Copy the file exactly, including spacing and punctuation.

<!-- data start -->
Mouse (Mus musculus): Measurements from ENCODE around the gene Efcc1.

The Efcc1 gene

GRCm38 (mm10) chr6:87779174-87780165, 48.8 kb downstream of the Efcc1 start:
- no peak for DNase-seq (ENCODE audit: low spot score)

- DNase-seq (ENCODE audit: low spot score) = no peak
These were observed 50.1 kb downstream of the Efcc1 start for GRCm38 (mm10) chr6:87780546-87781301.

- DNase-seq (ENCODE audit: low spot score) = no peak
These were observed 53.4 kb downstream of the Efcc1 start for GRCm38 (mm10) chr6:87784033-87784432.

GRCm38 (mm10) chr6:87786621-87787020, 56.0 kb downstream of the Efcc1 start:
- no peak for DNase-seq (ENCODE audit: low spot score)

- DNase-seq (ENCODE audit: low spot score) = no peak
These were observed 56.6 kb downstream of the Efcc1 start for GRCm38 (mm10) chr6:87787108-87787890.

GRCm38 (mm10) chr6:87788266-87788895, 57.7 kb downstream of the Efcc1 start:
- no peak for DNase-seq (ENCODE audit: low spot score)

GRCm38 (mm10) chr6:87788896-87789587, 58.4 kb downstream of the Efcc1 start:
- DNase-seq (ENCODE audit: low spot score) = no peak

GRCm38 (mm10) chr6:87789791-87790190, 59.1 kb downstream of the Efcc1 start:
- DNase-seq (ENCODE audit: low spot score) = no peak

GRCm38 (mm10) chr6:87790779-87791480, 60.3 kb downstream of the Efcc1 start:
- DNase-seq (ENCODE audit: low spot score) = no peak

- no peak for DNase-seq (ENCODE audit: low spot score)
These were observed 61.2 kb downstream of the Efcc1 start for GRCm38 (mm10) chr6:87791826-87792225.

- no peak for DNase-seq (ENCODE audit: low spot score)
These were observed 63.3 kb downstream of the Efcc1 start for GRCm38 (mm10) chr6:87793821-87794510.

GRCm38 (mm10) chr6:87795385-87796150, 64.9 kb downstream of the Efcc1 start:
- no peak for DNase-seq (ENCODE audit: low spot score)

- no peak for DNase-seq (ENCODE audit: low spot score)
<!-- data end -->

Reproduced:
Mouse (Mus musculus): Measurements from ENCODE around the gene Efcc1.

The Efcc1 gene

GRCm38 (mm10) chr6:87779174-87780165, 48.8 kb downstream of the Efcc1 start:
- no peak for DNase-seq (ENCODE audit: low spot score)

- DNase-seq (ENCODE audit: low spot score) = no peak
These were observed 50.1 kb downstream of the Efcc1 start for GRCm38 (mm10) chr6:87780546-87781301.

- DNase-seq (ENCODE audit: low spot score) = no peak
These were observed 53.4 kb downstream of the Efcc1 start for GRCm38 (mm10) chr6:87784033-87784432.

GRCm38 (mm10) chr6:87786621-87787020, 56.0 kb downstream of the Efcc1 start:
- no peak for DNase-seq (ENCODE audit: low spot score)

- DNase-seq (ENCODE audit: low spot score) = no peak
These were observed 56.6 kb downstream of the Efcc1 start for GRCm38 (mm10) chr6:87787108-87787890.

GRCm38 (mm10) chr6:87788266-87788895, 57.7 kb downstream of the Efcc1 start:
- no peak for DNase-seq (ENCODE audit: low spot score)

GRCm38 (mm10) chr6:87788896-87789587, 58.4 kb downstream of the Efcc1 start:
- DNase-seq (ENCODE audit: low spot score) = no peak

GRCm38 (mm10) chr6:87789791-87790190, 59.1 kb downstream of the Efcc1 start:
- DNase-seq (ENCODE audit: low spot score) = no peak

GRCm38 (mm10) chr6:87790779-87791480, 60.3 kb downstream of the Efcc1 start:
- DNase-seq (ENCODE audit: low spot score) = no peak

- no peak for DNase-seq (ENCODE audit: low spot score)
These were observed 61.2 kb downstream of the Efcc1 start for GRCm38 (mm10) chr6:87791826-87792225.

- no peak for DNase-seq (ENCODE audit: low spot score)
These were observed 63.3 kb downstream of the Efcc1 start for GRCm38 (mm10) chr6:87793821-87794510.

GRCm38 (mm10) chr6:87795385-87796150, 64.9 kb downstream of the Efcc1 start:
- no peak for DNase-seq (ENCODE audit: low spot score)

- no peak for DNase-seq (ENCODE audit: low spot score)